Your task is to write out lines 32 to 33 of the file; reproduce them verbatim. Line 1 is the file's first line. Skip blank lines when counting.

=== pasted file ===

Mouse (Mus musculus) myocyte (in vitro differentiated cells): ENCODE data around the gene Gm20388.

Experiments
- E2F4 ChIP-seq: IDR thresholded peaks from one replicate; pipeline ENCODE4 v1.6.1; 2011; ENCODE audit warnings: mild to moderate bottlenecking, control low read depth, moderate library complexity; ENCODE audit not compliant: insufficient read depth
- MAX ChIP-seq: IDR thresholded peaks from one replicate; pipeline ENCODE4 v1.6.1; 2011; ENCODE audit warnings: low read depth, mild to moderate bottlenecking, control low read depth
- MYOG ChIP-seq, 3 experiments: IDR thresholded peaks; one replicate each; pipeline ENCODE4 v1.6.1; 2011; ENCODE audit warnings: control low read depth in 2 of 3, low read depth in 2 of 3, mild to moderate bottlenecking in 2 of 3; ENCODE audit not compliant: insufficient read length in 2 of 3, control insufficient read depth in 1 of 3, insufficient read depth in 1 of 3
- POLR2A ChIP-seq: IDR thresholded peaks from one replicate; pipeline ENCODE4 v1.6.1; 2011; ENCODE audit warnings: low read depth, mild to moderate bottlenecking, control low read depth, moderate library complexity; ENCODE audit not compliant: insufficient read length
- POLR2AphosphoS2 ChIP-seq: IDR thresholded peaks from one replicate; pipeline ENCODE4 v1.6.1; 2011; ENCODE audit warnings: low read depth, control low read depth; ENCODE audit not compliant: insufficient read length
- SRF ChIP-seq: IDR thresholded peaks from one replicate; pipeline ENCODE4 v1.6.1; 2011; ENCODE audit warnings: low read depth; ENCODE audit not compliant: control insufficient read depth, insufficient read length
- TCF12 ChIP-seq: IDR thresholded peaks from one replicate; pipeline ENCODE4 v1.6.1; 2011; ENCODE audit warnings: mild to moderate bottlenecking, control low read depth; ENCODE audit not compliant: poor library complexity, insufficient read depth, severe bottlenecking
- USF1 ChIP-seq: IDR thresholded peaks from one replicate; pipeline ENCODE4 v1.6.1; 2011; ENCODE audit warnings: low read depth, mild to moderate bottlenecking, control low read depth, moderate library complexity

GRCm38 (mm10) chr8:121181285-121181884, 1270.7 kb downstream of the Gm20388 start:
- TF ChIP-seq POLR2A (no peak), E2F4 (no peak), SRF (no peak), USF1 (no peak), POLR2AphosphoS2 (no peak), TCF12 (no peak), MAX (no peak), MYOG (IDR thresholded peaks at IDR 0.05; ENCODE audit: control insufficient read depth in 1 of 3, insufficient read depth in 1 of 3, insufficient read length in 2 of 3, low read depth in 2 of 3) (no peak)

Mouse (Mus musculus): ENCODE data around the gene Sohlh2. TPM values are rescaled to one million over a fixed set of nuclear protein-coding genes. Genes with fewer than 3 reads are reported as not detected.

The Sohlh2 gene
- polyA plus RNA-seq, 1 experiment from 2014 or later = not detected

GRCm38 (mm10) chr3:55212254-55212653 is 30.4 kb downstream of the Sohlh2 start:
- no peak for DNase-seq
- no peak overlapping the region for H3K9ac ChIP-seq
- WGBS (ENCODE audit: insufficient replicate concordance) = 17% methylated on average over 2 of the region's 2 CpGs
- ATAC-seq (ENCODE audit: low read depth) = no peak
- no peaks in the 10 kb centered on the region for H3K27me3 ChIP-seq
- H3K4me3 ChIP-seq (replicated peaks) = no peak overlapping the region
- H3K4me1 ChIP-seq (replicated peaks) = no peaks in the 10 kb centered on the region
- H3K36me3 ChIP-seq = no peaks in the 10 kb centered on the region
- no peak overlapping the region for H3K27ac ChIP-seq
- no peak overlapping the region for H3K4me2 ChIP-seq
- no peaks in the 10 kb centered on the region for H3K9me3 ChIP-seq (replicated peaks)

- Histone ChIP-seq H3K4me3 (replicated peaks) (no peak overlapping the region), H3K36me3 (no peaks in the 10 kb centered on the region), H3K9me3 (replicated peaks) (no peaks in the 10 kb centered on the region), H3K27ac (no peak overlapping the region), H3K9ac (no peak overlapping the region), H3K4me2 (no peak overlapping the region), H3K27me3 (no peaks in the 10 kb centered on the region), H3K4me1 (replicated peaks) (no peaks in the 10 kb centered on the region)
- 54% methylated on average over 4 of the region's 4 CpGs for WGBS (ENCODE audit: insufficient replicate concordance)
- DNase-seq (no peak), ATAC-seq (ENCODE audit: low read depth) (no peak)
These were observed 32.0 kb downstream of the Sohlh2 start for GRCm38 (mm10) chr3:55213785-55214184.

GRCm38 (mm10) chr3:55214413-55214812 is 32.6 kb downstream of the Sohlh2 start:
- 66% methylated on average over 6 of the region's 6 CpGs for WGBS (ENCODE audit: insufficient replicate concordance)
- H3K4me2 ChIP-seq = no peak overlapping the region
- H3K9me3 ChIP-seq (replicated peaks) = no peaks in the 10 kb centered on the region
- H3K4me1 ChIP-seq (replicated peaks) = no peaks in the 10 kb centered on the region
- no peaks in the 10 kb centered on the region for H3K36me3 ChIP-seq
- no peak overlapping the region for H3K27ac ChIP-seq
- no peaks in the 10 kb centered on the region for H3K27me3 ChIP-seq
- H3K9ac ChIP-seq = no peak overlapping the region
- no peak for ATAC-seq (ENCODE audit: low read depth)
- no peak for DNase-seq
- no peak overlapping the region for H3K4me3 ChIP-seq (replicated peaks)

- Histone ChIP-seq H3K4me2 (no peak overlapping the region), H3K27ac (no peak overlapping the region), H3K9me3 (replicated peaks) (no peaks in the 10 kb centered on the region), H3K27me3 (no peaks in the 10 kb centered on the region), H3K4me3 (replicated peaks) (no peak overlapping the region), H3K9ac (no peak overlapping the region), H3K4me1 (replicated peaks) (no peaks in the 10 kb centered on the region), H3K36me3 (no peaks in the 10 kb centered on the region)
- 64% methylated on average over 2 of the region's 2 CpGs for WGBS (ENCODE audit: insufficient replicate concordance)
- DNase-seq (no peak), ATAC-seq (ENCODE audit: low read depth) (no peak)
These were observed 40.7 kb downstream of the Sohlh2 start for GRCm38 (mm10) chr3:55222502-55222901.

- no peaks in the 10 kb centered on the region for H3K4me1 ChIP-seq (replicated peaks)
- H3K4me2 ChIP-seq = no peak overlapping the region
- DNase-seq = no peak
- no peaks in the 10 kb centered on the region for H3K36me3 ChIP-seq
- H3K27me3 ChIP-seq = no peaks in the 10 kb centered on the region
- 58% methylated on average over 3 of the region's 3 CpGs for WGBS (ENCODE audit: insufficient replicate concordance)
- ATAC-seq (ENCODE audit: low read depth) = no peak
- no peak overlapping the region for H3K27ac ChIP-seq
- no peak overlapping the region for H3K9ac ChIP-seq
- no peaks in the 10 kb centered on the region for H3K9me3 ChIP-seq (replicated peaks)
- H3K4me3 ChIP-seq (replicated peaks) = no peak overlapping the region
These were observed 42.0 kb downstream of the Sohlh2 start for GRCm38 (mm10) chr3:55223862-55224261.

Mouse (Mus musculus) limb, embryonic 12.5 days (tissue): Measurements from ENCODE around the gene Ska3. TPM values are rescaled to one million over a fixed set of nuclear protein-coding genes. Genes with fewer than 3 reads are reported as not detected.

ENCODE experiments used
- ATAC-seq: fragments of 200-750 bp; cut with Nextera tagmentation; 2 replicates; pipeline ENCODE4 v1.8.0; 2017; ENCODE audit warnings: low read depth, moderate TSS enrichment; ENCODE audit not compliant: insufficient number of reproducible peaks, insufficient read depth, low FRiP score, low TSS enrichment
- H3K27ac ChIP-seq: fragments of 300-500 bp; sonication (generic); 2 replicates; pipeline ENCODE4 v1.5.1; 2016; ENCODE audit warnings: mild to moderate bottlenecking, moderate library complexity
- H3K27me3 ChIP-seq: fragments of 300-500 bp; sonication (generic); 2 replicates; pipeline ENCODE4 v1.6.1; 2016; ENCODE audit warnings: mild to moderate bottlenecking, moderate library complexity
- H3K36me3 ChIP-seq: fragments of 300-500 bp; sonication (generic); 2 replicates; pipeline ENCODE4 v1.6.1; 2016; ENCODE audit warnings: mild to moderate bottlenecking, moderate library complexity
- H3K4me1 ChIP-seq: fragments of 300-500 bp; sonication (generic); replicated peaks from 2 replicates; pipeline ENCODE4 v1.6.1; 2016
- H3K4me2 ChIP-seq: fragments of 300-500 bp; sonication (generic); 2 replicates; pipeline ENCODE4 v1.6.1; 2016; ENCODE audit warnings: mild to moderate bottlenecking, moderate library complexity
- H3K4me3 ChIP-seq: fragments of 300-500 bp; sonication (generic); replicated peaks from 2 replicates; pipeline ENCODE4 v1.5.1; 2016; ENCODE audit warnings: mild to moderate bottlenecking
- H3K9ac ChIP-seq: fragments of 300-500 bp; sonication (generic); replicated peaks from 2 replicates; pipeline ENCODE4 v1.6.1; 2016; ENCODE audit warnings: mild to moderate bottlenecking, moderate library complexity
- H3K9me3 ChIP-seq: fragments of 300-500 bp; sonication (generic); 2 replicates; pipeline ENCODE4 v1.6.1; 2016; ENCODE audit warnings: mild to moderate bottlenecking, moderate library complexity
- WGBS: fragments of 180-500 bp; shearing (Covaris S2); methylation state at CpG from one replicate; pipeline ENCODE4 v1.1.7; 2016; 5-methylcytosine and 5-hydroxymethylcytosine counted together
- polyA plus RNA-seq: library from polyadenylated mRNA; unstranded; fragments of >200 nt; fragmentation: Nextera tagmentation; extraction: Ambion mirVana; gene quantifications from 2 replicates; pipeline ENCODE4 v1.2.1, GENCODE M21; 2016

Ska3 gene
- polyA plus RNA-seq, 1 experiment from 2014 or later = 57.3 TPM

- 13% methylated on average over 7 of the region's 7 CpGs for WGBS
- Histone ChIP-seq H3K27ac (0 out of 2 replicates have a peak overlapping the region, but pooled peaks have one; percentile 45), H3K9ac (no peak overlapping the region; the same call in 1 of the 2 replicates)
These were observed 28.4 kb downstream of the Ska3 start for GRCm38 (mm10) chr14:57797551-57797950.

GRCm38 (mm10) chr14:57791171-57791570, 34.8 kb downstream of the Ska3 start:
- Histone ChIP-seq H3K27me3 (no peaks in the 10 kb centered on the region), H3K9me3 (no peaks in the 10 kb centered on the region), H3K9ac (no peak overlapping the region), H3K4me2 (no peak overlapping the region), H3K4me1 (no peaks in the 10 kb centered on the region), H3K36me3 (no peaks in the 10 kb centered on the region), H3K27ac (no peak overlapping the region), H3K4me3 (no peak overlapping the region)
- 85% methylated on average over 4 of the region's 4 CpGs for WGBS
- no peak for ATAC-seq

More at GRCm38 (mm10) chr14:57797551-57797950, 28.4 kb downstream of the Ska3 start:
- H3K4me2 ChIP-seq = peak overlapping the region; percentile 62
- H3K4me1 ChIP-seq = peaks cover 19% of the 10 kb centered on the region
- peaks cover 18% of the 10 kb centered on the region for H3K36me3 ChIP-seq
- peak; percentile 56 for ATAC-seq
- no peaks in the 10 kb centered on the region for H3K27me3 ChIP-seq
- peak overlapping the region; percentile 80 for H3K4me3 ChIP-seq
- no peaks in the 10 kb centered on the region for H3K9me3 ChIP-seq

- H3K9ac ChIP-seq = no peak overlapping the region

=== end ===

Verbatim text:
GRCm38 (mm10) chr3:55214413-55214812 is 32.6 kb downstream of the Sohlh2 start:
- 66% methylated on average over 6 of the region's 6 CpGs for WGBS (ENCODE audit: insufficient replicate concordance)